Following months of heated debate, Massachusetts citizens passed the legalization of medical marijuana on Tuesday’s ballot questions, while the outcome of physician-assisted suicide was still too close to call in the early morning hours on Wednesday.
Question 3, Medical Use of Marijuana, passed with 63 percent of the vote. The legislation ended state criminal and civil penalties for the medical use of marijuana by qualified patients. A patient must be diagnosed with a medical condition and obtain written certification from a physician to prove that the patient would likely benefit from medical use of marijuana.
Seventeen other states and Washington, D.C., have legalized medical marijuana, while Illinois, New York, Ohio and Pennsylvania still have laws pending, according to ProCon.org, an independent, nonpartisan medical marijuana charity.
The same measure failed on the Arkansas ballot Tuesday.
Medical marijuana has sparked controversy in the Commonwealth for months. Groups such as the Massachusetts Prevention Alliance protested the ballot question in the months preceding Election Day.
“This is a loss for Massachusetts,” said Heidi Heilman, president of the alliance. “We were up against a million-dollar campaign with little to no resources, but we did an enormous amount to get our message out.”
Heilman said she is worried the passage of this law will create problems for the Bay State.
“We are going to see what we can do to put regulations in place because we are talking about a law that has very little restrictions,” Heilman said. “The mess of it has just begun and Mass. has to deal with this. “
The Massachusetts Cannabis Reform Coalition supported the ballot question.
“This is a fantastic victory,” said Bill Downing, treasurer of MassCann. “We are very happy about this.”
Downing said the residents of Massachusetts have voted for compassion rather than fear.
“Even with medical marijuana legalized, the group is looking ahead to their ultimate goal of the legalization of recreational marijuana,” Downing said.
Question 2, known as Prescribing Medication to End Life, was still too close to make a determination on the vote at press time. Question 2, which faced significant contention, allows physicians to prescribe medication that, when ingested, causes death.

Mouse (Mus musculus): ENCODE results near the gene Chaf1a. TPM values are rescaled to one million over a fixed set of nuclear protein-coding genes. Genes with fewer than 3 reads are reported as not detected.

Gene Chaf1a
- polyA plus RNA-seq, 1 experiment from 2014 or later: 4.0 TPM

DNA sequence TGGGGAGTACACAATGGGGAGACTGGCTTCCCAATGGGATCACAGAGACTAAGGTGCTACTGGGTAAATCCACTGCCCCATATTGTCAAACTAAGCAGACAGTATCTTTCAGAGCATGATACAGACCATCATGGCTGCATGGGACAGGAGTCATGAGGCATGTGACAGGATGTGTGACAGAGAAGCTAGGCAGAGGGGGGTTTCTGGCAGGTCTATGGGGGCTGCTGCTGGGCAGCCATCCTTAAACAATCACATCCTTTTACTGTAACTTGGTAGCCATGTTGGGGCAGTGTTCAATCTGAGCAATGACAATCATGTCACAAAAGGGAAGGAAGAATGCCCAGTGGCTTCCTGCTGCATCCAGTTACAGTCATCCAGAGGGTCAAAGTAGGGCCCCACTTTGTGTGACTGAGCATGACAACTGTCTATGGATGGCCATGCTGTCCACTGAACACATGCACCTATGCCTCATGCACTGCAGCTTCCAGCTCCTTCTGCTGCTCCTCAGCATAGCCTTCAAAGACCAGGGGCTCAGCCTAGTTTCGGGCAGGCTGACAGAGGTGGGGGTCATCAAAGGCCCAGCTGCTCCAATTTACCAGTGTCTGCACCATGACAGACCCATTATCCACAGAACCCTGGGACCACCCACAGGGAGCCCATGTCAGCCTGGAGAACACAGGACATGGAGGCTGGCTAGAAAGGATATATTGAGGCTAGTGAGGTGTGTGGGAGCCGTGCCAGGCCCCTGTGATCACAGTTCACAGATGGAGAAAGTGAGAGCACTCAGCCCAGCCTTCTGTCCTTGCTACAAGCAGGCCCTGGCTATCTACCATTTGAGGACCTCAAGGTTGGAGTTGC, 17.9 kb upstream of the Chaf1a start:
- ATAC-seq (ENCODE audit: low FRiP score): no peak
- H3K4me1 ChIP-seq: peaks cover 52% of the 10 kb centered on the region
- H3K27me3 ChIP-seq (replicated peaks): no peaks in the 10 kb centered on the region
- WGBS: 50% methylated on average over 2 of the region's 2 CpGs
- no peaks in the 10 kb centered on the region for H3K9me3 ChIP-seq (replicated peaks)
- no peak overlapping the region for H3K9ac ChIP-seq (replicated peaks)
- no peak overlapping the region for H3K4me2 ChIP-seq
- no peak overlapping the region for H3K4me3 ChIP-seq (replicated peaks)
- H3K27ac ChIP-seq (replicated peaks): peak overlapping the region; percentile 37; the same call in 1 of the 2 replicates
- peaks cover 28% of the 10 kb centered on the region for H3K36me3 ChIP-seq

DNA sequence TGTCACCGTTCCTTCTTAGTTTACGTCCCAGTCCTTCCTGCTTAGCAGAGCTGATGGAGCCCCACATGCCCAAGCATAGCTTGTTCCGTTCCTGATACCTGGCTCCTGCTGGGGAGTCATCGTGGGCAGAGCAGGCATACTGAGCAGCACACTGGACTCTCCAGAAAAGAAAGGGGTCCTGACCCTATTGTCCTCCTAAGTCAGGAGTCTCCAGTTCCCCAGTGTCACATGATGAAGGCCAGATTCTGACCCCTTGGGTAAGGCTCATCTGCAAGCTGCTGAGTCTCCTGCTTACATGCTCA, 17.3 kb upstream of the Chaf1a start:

Under the legislation, patients must be medically determined to be mentally capable of making and communicating a life-ending decision and have an incurable illness that will cause death within six months, voluntarily express their wish to die and have the physician wait at least 15 days before asking the patient again to allow the patient to rescind their request.
Question 1 on the ballot, the Availability of Motor Vehicle Repair, passed with 86 percent of the vote. The first question will pass legislation prohibiting any motor vehicle manufacturer, beginning with model year 2015, from selling or leasing a new vehicle without allowing the owner to have access to diagnostic and repair information.
For any car models before model year 2015, manufacturers have to make the information available for purchase for the owners under the legislation.
Art Kinsman, spokesperson for the Massachusetts Right to Repair Coalition, said these results sent a message to the manufacturers.
“Car owners want to have control over their vehicle,” Kinsman said. “They sent a message to manufacturers that they are the owner of their own car.”
Kinsman said he is looking forward to see how this law could affect the rest of the country.
But the Alliance of Automobile Manufacturers opposed this law.
“With passage of Question 1, Massachusetts is now in the unfortunate position of having two conflicting Right to Repair laws on the books — the compromise law and the ballot question,” said Dan Gage, director of communications and public affairs of Auto Alliance. Gage said having two laws in existence for this issue is complex.
“This creates confusion and uncertainty for automakers, repairers and consumers.
This is a difficult and complex issue,” said Gage. “We hope to work with legislators to fully reinstate that joint agreement as soon as possible.”